Neighborhood Associations

Neighborhood Associations and Related Groups

“BCN” Buckhead Council of Neighborhoods

With over 80,000 residents, Buckhead consists of 43 officially designated neighborhoods spread over five NPU districts and four City Council districts. Over half of those neighborhoods, including Pine Hills, are members of the Buckhead Council of Neighborhoods (the “BCN”).

A voluntary collaboration of neighborhood groups, the BCN describes its role as providing “a forum for sharing information across NPU and city council district lines; for the discussion of issues affecting multiple Buckhead neighborhoods and for collaboration on solutions; and for unified communication with government officials.” Committees formed within the membership study various issues in depth and their findings often serve as the basis for BCN resolutions and letters to government departments and officials setting out the neighborhoods’ position on issues and requesting specific actions.

The BCN typically meets monthly. Member representatives, government officials and outside subject matter experts often speak at varying length on topics of interest, including education, transportation, traffic, community development, safety, crime, taxes, and government services. Detailed meeting minutes are available online and provide a good way to stay informed on certain issues affecting our area and the City at large.

Former Atlanta City Council Member and mayoral candidate Mary Norwood is the current BCN Chairperson. Ed Archer is currently Pine Hills’ Representative on the BCN, with Marie Tvaroch, Jan Weyhenmeyer, and Jean Cooper serving as alternates.

For more information about the BCN and its activities, please visit its website at

NPU-B –Neighborhood Planning Unit – B

Established in 1974 by the City of Atlanta, the 25 Neighborhood Planning Units (NPUs) are citizen advisory councils that make recommendations to the Mayor and City Council on various issues. Originally established to provide an opportunity for citizens to participate actively in the Comprehensive Development Plan, which is the City’s vision for the next 5, 10, and 15 years, the NPUs continue to make recommendations on zoning, land-use, licensing, and other city planning issues affecting their geographical areas while also facilitating communication between residents, their representatives and various city departments on more general municipal matters such as crime and delivery of city services. Along with 14 other Buckhead neighborhood organizations, Pine Hills is in NPU-B and has long been active and influential in that Unit. It has direct input through the Pine Hills Zoning Committee and Nancy Bliwise, a past Pine Hills president, has been its representative on NPU-B for many years and currently serves as its Chair.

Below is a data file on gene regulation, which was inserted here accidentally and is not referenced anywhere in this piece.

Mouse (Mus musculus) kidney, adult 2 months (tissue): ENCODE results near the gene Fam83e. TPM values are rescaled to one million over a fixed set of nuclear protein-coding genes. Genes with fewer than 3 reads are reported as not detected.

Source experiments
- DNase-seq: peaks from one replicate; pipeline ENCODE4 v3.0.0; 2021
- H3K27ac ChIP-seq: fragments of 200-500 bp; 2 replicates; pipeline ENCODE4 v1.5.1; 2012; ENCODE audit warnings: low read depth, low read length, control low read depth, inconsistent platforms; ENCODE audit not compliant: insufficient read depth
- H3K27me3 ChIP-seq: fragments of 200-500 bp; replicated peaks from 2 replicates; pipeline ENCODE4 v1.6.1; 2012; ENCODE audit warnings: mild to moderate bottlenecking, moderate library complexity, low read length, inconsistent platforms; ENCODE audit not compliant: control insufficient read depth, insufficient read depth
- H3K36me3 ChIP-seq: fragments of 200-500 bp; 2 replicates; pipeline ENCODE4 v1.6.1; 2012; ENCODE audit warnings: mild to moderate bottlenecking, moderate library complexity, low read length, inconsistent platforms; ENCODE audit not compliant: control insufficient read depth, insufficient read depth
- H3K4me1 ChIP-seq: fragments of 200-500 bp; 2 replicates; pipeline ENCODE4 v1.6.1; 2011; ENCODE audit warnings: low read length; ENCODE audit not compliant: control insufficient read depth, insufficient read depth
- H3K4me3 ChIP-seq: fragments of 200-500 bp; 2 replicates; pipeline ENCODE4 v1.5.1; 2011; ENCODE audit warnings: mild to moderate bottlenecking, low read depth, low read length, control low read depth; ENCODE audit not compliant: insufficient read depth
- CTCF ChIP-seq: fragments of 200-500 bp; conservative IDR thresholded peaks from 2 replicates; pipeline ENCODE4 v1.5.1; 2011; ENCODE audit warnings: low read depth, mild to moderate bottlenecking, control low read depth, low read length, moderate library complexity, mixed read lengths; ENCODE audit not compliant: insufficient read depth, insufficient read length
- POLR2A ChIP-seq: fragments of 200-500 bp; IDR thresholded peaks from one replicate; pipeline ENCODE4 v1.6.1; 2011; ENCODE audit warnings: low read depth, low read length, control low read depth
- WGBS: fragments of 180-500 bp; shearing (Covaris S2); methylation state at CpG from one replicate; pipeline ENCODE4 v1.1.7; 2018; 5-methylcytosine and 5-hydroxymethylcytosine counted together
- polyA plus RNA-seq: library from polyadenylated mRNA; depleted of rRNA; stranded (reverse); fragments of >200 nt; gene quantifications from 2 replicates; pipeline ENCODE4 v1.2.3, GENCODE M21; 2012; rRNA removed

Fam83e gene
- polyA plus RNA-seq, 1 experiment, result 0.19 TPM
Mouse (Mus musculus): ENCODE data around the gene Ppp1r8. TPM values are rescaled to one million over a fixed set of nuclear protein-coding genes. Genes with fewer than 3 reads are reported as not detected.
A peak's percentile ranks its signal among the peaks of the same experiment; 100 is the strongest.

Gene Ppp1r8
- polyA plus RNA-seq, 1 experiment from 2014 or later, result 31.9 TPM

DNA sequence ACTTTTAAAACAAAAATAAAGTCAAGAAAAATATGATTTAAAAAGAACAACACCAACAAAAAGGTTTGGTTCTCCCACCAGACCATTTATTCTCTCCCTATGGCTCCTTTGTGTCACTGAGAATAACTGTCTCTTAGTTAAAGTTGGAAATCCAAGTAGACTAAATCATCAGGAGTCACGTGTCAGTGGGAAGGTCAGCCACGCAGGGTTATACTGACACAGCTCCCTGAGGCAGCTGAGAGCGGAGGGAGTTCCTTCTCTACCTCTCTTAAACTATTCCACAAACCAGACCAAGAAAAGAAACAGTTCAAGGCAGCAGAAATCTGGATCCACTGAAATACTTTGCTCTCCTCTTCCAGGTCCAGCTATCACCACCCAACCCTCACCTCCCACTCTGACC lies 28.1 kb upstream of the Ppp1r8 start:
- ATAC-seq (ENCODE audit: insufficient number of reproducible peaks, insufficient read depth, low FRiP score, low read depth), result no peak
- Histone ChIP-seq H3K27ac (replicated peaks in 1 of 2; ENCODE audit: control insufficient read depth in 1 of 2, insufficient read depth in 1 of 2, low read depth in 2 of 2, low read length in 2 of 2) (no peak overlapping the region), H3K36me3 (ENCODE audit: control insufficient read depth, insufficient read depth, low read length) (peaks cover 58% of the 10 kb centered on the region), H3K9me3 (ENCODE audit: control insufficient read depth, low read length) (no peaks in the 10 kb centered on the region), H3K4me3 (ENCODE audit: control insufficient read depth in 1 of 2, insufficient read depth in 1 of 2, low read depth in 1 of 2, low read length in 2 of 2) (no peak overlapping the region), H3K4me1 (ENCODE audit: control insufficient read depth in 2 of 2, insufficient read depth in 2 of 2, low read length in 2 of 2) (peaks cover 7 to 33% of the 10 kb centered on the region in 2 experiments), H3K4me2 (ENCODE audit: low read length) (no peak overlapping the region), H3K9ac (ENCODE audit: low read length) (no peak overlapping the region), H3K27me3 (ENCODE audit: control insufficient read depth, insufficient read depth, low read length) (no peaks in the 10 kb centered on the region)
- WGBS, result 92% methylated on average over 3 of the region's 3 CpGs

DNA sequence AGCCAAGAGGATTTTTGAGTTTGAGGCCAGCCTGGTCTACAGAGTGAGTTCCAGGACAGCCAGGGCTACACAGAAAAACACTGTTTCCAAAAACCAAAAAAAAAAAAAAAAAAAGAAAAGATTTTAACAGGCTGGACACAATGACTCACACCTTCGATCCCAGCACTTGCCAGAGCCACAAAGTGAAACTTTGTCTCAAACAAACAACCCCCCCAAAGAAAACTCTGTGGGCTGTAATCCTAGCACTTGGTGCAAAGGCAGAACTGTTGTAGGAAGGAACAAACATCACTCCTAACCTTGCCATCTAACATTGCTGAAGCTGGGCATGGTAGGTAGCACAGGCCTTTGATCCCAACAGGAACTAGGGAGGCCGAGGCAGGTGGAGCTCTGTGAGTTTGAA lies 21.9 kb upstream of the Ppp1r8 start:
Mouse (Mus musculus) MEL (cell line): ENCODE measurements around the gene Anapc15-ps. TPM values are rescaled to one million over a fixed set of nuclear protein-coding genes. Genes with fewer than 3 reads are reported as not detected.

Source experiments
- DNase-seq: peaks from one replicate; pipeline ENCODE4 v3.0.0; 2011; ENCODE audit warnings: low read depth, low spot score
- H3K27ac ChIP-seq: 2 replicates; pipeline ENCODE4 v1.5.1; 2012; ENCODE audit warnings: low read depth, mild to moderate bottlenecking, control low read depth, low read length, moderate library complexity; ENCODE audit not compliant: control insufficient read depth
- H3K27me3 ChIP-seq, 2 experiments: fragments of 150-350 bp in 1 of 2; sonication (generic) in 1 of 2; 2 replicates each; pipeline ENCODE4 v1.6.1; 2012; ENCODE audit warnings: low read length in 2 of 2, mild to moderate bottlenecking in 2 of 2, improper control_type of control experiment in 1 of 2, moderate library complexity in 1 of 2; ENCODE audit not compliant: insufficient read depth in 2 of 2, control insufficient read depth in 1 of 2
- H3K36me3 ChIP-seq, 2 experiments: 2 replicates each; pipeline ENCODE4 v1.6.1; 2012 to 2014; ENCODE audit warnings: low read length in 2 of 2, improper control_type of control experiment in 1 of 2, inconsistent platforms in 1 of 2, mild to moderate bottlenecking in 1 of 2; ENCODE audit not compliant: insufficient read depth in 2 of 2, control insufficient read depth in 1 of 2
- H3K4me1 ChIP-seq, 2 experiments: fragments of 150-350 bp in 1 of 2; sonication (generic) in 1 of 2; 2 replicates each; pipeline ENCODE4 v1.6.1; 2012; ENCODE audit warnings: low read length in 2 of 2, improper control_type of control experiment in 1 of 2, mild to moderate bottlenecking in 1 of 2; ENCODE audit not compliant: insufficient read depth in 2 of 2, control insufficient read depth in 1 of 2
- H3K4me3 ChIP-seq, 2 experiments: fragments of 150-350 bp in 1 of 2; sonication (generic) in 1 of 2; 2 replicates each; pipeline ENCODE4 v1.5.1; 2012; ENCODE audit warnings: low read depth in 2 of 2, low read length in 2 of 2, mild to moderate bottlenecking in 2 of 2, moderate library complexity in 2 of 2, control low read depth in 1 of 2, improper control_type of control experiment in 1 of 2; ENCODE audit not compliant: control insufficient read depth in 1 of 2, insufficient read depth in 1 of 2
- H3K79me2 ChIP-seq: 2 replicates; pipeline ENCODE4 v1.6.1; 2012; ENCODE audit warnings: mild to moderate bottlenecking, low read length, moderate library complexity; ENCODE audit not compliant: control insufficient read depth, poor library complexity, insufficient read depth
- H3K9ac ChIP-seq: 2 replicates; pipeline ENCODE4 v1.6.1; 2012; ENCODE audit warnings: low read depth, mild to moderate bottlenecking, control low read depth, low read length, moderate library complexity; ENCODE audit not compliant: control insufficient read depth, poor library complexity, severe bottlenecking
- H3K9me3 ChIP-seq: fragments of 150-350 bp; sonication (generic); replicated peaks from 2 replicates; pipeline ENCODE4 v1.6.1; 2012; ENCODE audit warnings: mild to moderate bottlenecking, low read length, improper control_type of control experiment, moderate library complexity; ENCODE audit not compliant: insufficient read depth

All citizens are also welcomed at all NPU-B meetings. You can find meetings dates and agendas on the NPU-B website:

Atlanta Neighborhoods Security Coalition

In Fall 2019, Pine Hills Neighborhood Association joined with four nearby Neighborhood Associations to form the Atlanta Neighborhoods Security Coalition (the “Coalition”) for the purpose of addressing the safety and security concerns arising from the numerous urban camps located in areas to the south of Buford Highway and Sidney Marcus and to support the actions of the social assistance groups such as HOPE that are helping to provide the homeless camp occupants with food and appropriate shelter in other locations. These camps are illegal and subsequent smaller fires in the area call to mind the major disruption caused by the 2017 I-85 collapse and underscore the safety and security threat the camps continue to pose.

Why have these illegal camps been allowed to exist? The Atlanta Police Department’s position is, in part, that it can do nothing about trespassing without the owners of the property being present. The South Park Conservancy owns considerable land in the area, including the trails, and it worked out an arrangement with the police giving them the right to act on their own initiative. The Georgia Department of Transportation (“GDOT”) is another major landowner. To date, it has failed to work out a similar arrangement and that has been a major stumbling block. Other property owners are non-residents and difficult to reach.

In November 2019, the Coalition group sent a letter to thirty government officials and entities outlining the issues and demanding action, such as GDOT working out an arrangement with the City of Atlanta whereby the police can take camp related action on their own initiative without GDOT being present. There have since been positive results. Major Andrew Senzer, the APD Zone 2 Commander, recently advised that he and GDOT officials have been meeting on this topic and that GDOT agreed in concept to give the APD the authority it needs to act on its own as GDOT’s agent with respect to trespassing violations. A written Memorandum of Understanding between the parties is reportedly being drafted. PHNA representatives will stay involved and abreast of this initiative.